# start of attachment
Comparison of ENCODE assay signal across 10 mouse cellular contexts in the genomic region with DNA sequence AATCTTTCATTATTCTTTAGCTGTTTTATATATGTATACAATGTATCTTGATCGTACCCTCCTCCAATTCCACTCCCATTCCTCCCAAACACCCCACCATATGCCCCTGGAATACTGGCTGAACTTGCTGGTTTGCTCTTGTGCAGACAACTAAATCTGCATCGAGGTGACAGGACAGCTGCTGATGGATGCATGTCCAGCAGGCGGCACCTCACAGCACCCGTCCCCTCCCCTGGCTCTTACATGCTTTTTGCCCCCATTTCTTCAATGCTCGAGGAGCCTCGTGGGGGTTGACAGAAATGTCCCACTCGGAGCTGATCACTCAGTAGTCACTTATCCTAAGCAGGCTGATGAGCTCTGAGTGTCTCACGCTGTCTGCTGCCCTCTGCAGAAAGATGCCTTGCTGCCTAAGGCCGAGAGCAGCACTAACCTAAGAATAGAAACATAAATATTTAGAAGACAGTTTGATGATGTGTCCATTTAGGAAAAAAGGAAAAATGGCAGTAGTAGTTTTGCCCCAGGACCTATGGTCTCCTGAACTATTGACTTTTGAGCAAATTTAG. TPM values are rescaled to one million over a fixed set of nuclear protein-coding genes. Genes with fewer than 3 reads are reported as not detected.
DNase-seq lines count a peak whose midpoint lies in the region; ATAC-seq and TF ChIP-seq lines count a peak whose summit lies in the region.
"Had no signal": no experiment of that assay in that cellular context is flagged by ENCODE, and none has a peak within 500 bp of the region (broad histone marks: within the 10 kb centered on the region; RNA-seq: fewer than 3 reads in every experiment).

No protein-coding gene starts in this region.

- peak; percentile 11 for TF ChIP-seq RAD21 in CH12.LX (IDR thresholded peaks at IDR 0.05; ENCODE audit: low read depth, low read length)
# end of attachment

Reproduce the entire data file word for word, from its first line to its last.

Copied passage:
Comparison of ENCODE assay signal across 10 mouse cellular contexts in the genomic region with DNA sequence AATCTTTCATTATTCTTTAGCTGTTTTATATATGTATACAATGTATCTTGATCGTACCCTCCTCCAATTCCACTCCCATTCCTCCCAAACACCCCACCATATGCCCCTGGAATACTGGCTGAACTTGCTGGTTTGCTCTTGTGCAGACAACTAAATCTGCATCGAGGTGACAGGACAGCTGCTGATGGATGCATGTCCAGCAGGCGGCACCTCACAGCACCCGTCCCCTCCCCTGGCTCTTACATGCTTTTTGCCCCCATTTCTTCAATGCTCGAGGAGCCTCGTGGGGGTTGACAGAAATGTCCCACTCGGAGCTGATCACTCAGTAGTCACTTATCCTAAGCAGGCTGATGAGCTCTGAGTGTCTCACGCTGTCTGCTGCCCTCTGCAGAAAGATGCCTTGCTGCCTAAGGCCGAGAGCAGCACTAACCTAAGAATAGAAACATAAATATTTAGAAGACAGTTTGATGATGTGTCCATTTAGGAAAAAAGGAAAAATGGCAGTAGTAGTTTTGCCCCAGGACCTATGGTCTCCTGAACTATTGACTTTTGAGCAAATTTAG. TPM values are rescaled to one million over a fixed set of nuclear protein-coding genes. Genes with fewer than 3 reads are reported as not detected.
DNase-seq lines count a peak whose midpoint lies in the region; ATAC-seq and TF ChIP-seq lines count a peak whose summit lies in the region.
"Had no signal": no experiment of that assay in that cellular context is flagged by ENCODE, and none has a peak within 500 bp of the region (broad histone marks: within the 10 kb centered on the region; RNA-seq: fewer than 3 reads in every experiment).

No protein-coding gene starts in this region.

- peak; percentile 11 for TF ChIP-seq RAD21 in CH12.LX (IDR thresholded peaks at IDR 0.05; ENCODE audit: low read depth, low read length)